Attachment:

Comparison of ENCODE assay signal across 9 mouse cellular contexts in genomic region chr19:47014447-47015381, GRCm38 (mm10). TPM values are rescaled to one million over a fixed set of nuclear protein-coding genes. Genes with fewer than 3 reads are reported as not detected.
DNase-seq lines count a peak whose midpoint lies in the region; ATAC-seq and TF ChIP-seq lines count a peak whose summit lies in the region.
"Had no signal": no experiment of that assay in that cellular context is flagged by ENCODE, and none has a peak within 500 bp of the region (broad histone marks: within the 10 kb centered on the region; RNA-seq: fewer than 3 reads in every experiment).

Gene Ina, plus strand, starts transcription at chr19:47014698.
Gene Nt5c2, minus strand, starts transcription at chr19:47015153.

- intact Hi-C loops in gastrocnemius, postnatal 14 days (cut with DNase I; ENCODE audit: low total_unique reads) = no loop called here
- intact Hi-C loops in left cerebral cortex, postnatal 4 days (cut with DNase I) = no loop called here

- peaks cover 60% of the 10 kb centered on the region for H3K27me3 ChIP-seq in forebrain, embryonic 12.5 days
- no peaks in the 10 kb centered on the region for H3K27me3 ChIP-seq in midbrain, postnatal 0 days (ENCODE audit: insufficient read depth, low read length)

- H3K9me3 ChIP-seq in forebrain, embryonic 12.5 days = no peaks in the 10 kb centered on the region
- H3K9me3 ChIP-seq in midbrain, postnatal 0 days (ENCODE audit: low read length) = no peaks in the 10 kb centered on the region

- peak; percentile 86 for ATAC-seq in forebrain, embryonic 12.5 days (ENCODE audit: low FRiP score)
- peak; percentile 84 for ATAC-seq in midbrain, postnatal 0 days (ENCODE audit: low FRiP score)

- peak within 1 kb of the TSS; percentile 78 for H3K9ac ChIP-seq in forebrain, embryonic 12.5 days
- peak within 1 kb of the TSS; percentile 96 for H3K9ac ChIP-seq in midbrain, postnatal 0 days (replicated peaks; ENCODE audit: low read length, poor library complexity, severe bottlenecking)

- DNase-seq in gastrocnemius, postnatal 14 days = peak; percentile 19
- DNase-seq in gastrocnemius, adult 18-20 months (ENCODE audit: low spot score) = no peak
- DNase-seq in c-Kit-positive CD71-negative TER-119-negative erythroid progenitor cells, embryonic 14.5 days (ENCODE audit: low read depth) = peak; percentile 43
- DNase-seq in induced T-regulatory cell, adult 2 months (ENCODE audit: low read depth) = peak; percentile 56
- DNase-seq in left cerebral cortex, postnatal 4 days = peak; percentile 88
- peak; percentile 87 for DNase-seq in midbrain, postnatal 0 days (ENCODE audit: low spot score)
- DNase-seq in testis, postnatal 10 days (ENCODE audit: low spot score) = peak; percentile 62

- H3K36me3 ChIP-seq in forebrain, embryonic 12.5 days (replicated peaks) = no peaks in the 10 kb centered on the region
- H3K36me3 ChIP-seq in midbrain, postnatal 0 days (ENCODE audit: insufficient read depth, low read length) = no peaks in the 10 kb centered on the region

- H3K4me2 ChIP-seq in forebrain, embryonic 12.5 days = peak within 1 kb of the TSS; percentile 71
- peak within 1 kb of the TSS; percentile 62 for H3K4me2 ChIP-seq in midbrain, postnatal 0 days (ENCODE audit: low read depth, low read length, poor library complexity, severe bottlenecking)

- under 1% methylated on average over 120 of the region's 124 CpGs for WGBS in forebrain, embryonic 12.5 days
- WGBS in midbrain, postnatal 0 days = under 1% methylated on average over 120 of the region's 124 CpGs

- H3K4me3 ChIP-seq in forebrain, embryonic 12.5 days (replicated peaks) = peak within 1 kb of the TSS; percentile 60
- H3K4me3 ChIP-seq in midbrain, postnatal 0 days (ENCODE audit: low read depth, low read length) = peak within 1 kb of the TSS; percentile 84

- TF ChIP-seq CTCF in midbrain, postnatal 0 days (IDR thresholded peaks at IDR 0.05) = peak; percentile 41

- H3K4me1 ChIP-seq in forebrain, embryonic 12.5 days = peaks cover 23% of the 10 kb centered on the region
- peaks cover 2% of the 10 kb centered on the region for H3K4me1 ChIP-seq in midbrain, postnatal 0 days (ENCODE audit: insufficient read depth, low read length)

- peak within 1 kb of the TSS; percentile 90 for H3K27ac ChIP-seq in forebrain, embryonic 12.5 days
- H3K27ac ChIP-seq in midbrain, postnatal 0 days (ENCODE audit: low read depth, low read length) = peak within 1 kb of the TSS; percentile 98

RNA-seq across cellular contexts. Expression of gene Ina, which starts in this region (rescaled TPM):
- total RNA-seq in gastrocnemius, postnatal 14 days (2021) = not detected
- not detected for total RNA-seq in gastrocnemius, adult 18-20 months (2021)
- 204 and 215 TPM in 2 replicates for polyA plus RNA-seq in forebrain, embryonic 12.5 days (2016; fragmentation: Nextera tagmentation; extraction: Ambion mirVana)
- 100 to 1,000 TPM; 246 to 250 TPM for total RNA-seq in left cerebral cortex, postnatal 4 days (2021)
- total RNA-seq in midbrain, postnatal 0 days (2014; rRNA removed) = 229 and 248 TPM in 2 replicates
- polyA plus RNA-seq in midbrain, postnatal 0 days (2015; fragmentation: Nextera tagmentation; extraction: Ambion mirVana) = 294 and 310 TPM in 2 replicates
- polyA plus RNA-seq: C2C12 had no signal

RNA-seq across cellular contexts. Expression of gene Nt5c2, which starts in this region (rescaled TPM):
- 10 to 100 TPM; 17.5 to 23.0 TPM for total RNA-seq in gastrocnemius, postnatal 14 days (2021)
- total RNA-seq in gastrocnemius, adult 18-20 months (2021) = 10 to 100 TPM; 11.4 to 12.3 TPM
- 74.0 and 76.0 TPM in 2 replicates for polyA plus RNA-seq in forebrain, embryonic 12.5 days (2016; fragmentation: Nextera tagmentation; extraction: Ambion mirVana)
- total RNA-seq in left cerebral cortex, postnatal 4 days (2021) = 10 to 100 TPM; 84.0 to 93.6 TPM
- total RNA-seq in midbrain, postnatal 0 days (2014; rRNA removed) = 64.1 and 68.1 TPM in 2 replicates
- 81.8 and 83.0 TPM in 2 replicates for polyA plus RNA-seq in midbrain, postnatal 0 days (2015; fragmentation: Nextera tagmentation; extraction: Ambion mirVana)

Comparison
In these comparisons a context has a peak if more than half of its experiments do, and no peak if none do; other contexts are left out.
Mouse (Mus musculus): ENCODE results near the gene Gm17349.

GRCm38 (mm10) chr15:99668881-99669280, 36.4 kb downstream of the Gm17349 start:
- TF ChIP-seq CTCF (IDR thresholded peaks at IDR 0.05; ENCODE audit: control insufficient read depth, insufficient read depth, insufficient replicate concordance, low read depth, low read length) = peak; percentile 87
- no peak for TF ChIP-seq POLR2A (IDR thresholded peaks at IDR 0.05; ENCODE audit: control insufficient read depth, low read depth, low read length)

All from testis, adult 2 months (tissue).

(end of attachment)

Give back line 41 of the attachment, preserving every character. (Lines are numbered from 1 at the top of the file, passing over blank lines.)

- total RNA-seq in midbrain, postnatal 0 days (2014; rRNA removed) = 229 and 248 TPM in 2 replicates